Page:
I think now I should leave this thread and not return as this argument obviously isn't getting us anywhere. I've also noticed how the tone of my posts seems to have lowered to match the tone of the replies I'm getting - not a good thing. :(

Again, Thanks for getting the developers to look at this bug - Keep up the good work, I love BitComet.

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Boy things do get real personal in a hurry.

I am going to close this debate with the following.

My orginal intention was to make a simple request to be able to access my default browser, Firefox through Bit Comet. I subsequently found a simple and fast way through FIrefox to acess BitComet and all the Torrents I could possible want to use.

Case closed.

However I cannt miss making one final shot across the bow.

It is my understanding, I could be wrong, that Microsoft to meet EU objections has removed Internet Explorer 7 from Windows. It is now a stand alone program. However it has been made a critical download on the Microsoft web site. Further it is my understand that to download Internet Explorer 7 your computer must pass Windows Genuine Advantage Validation. How this is all going to play out in the future with the new release of windows I do not know, only time will tell.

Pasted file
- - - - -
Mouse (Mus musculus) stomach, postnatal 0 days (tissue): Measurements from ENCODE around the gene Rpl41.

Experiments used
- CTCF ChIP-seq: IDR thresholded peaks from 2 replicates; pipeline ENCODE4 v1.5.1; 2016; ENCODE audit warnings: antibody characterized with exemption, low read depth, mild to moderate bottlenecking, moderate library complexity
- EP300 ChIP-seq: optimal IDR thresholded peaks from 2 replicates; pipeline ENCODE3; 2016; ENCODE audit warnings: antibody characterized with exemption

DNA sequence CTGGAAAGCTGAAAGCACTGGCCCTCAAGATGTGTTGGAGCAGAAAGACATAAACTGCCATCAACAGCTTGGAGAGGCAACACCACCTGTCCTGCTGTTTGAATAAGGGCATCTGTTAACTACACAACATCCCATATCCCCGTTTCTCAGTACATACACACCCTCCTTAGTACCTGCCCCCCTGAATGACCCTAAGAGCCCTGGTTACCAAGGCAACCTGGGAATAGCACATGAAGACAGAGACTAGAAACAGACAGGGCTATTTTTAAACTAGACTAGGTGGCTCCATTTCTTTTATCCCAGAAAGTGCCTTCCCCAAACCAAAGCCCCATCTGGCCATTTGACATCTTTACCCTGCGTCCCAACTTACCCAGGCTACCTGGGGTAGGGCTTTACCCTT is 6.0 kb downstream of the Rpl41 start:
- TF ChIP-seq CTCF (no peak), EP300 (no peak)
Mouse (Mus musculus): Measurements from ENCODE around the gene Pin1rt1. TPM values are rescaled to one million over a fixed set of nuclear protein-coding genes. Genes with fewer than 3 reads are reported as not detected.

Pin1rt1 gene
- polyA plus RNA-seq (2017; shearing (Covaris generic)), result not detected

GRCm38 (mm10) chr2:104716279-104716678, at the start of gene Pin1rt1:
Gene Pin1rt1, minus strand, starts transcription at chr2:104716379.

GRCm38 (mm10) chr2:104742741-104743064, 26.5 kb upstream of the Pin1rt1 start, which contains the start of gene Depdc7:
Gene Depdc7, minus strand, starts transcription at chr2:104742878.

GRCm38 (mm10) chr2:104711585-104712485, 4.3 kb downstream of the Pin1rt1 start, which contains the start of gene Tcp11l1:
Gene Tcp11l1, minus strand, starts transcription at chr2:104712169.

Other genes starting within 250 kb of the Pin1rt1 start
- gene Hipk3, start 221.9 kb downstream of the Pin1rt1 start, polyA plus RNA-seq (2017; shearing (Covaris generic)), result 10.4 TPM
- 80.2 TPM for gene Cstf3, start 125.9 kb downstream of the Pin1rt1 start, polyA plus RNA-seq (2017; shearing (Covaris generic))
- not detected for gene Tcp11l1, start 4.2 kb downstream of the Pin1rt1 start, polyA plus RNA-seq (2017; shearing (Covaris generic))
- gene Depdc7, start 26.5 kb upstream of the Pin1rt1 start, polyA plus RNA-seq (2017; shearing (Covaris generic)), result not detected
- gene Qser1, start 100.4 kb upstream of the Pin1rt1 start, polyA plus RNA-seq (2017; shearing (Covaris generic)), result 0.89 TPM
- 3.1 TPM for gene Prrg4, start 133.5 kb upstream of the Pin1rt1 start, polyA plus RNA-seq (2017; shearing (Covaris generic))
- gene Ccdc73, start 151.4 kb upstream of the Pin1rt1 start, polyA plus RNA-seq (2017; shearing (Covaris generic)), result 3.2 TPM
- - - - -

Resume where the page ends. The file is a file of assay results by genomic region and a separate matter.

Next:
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Often people tell it to ShellExecute(hWnd, "open", "iexplore.exe", "http://www.myurl.com", NULL, SW_SHOWDEFAULT); when they should tell it to ShellExecute(hWnd, "open", "http://www.myurl.com", NULL, NULL, SW_SHOWDEFAULT);.

I'm also experiencing this bug so I decided to look a bit deeper - it seems that BT uses:

ShellExecute(hWnd, "open", "explorer.exe", "http://www.myurl.com", whatever, SW_SHOWDEFAULT);

when it shoud be using:

ShellExecute(hWnd, "open", "http://www.myurl.com", NULL, whatever, SW_SHOWDEFAULT);

Should be a easy fix for the developers (if it already isn't fixed). Tested with the help of a little hex editor magic :P